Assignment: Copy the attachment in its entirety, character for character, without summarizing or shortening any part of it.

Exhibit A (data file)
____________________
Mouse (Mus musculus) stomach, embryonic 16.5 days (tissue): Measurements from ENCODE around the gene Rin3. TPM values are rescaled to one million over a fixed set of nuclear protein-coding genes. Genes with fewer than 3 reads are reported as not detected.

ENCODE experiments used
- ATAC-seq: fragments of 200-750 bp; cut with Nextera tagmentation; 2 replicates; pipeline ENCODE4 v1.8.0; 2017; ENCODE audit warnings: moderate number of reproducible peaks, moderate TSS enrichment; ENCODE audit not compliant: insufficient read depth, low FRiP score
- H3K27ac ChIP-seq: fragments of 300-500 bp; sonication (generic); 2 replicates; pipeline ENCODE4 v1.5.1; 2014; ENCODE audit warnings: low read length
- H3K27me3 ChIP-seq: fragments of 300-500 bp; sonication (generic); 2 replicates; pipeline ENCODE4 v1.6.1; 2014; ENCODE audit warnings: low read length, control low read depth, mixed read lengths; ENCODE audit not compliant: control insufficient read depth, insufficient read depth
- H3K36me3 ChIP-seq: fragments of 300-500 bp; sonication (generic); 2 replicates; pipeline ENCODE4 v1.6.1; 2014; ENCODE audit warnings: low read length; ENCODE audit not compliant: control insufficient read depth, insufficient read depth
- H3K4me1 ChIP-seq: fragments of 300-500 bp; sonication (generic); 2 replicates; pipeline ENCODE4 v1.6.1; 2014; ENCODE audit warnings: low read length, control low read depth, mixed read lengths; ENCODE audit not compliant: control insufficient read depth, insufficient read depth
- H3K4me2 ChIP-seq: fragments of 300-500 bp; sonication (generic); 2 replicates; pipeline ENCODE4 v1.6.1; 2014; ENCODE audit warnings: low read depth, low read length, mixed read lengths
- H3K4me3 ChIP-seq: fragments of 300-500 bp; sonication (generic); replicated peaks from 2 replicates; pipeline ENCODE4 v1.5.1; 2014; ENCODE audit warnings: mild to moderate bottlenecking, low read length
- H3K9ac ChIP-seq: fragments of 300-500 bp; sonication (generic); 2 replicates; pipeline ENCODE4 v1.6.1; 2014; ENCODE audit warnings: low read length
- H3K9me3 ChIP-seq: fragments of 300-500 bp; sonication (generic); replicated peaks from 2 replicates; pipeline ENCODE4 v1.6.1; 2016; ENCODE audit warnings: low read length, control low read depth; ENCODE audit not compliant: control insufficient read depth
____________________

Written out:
Mouse (Mus musculus) stomach, embryonic 16.5 days (tissue): Measurements from ENCODE around the gene Rin3. TPM values are rescaled to one million over a fixed set of nuclear protein-coding genes. Genes with fewer than 3 reads are reported as not detected.

ENCODE experiments used
- ATAC-seq: fragments of 200-750 bp; cut with Nextera tagmentation; 2 replicates; pipeline ENCODE4 v1.8.0; 2017; ENCODE audit warnings: moderate number of reproducible peaks, moderate TSS enrichment; ENCODE audit not compliant: insufficient read depth, low FRiP score
- H3K27ac ChIP-seq: fragments of 300-500 bp; sonication (generic); 2 replicates; pipeline ENCODE4 v1.5.1; 2014; ENCODE audit warnings: low read length
- H3K27me3 ChIP-seq: fragments of 300-500 bp; sonication (generic); 2 replicates; pipeline ENCODE4 v1.6.1; 2014; ENCODE audit warnings: low read length, control low read depth, mixed read lengths; ENCODE audit not compliant: control insufficient read depth, insufficient read depth
- H3K36me3 ChIP-seq: fragments of 300-500 bp; sonication (generic); 2 replicates; pipeline ENCODE4 v1.6.1; 2014; ENCODE audit warnings: low read length; ENCODE audit not compliant: control insufficient read depth, insufficient read depth
- H3K4me1 ChIP-seq: fragments of 300-500 bp; sonication (generic); 2 replicates; pipeline ENCODE4 v1.6.1; 2014; ENCODE audit warnings: low read length, control low read depth, mixed read lengths; ENCODE audit not compliant: control insufficient read depth, insufficient read depth
- H3K4me2 ChIP-seq: fragments of 300-500 bp; sonication (generic); 2 replicates; pipeline ENCODE4 v1.6.1; 2014; ENCODE audit warnings: low read depth, low read length, mixed read lengths
- H3K4me3 ChIP-seq: fragments of 300-500 bp; sonication (generic); replicated peaks from 2 replicates; pipeline ENCODE4 v1.5.1; 2014; ENCODE audit warnings: mild to moderate bottlenecking, low read length
- H3K9ac ChIP-seq: fragments of 300-500 bp; sonication (generic); 2 replicates; pipeline ENCODE4 v1.6.1; 2014; ENCODE audit warnings: low read length
- H3K9me3 ChIP-seq: fragments of 300-500 bp; sonication (generic); replicated peaks from 2 replicates; pipeline ENCODE4 v1.6.1; 2016; ENCODE audit warnings: low read length, control low read depth; ENCODE audit not compliant: control insufficient read depth